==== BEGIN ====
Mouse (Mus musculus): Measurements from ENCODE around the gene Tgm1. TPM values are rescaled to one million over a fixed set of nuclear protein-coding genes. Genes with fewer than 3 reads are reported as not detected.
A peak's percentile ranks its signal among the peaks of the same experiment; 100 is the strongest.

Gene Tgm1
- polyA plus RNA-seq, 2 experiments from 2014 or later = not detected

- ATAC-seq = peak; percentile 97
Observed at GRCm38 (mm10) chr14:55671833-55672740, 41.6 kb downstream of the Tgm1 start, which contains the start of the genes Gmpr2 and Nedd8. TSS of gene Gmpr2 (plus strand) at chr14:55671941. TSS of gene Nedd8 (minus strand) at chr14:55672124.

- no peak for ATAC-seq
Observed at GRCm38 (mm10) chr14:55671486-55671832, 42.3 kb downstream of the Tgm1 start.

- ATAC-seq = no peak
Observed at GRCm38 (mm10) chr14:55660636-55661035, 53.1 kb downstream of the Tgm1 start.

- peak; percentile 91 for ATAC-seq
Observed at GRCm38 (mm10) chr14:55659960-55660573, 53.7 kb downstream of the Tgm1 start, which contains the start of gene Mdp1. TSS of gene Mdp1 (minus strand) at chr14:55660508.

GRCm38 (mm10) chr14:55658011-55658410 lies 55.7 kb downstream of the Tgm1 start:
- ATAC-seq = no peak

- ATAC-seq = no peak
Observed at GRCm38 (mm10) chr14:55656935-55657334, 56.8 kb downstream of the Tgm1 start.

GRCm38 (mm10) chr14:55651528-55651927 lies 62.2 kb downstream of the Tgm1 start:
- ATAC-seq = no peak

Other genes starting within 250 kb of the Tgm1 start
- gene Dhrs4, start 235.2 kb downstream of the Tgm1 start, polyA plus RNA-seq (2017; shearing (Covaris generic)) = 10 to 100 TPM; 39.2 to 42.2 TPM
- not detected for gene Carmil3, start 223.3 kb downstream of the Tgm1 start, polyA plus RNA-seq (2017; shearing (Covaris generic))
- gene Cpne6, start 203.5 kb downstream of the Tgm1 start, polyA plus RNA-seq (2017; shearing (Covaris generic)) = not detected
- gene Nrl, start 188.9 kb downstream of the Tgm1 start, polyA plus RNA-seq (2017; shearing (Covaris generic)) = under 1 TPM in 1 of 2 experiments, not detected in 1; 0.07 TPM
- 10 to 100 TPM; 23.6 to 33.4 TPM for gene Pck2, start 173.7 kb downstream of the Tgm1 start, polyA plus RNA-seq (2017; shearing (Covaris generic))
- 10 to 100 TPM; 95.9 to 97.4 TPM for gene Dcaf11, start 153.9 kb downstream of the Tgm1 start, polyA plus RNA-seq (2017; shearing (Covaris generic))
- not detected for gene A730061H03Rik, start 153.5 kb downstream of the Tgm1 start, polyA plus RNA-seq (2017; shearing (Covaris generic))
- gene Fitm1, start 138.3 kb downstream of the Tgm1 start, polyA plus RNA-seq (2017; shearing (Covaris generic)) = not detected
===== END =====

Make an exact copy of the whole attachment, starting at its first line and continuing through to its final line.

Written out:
Mouse (Mus musculus): Measurements from ENCODE around the gene Tgm1. TPM values are rescaled to one million over a fixed set of nuclear protein-coding genes. Genes with fewer than 3 reads are reported as not detected.
A peak's percentile ranks its signal among the peaks of the same experiment; 100 is the strongest.

Gene Tgm1
- polyA plus RNA-seq, 2 experiments from 2014 or later = not detected

- ATAC-seq = peak; percentile 97
Observed at GRCm38 (mm10) chr14:55671833-55672740, 41.6 kb downstream of the Tgm1 start, which contains the start of the genes Gmpr2 and Nedd8. TSS of gene Gmpr2 (plus strand) at chr14:55671941. TSS of gene Nedd8 (minus strand) at chr14:55672124.

- no peak for ATAC-seq
Observed at GRCm38 (mm10) chr14:55671486-55671832, 42.3 kb downstream of the Tgm1 start.

- ATAC-seq = no peak
Observed at GRCm38 (mm10) chr14:55660636-55661035, 53.1 kb downstream of the Tgm1 start.

- peak; percentile 91 for ATAC-seq
Observed at GRCm38 (mm10) chr14:55659960-55660573, 53.7 kb downstream of the Tgm1 start, which contains the start of gene Mdp1. TSS of gene Mdp1 (minus strand) at chr14:55660508.

GRCm38 (mm10) chr14:55658011-55658410 lies 55.7 kb downstream of the Tgm1 start:
- ATAC-seq = no peak

- ATAC-seq = no peak
Observed at GRCm38 (mm10) chr14:55656935-55657334, 56.8 kb downstream of the Tgm1 start.

GRCm38 (mm10) chr14:55651528-55651927 lies 62.2 kb downstream of the Tgm1 start:
- ATAC-seq = no peak

Other genes starting within 250 kb of the Tgm1 start
- gene Dhrs4, start 235.2 kb downstream of the Tgm1 start, polyA plus RNA-seq (2017; shearing (Covaris generic)) = 10 to 100 TPM; 39.2 to 42.2 TPM
- not detected for gene Carmil3, start 223.3 kb downstream of the Tgm1 start, polyA plus RNA-seq (2017; shearing (Covaris generic))
- gene Cpne6, start 203.5 kb downstream of the Tgm1 start, polyA plus RNA-seq (2017; shearing (Covaris generic)) = not detected
- gene Nrl, start 188.9 kb downstream of the Tgm1 start, polyA plus RNA-seq (2017; shearing (Covaris generic)) = under 1 TPM in 1 of 2 experiments, not detected in 1; 0.07 TPM
- 10 to 100 TPM; 23.6 to 33.4 TPM for gene Pck2, start 173.7 kb downstream of the Tgm1 start, polyA plus RNA-seq (2017; shearing (Covaris generic))
- 10 to 100 TPM; 95.9 to 97.4 TPM for gene Dcaf11, start 153.9 kb downstream of the Tgm1 start, polyA plus RNA-seq (2017; shearing (Covaris generic))
- not detected for gene A730061H03Rik, start 153.5 kb downstream of the Tgm1 start, polyA plus RNA-seq (2017; shearing (Covaris generic))
- gene Fitm1, start 138.3 kb downstream of the Tgm1 start, polyA plus RNA-seq (2017; shearing (Covaris generic)) = not detected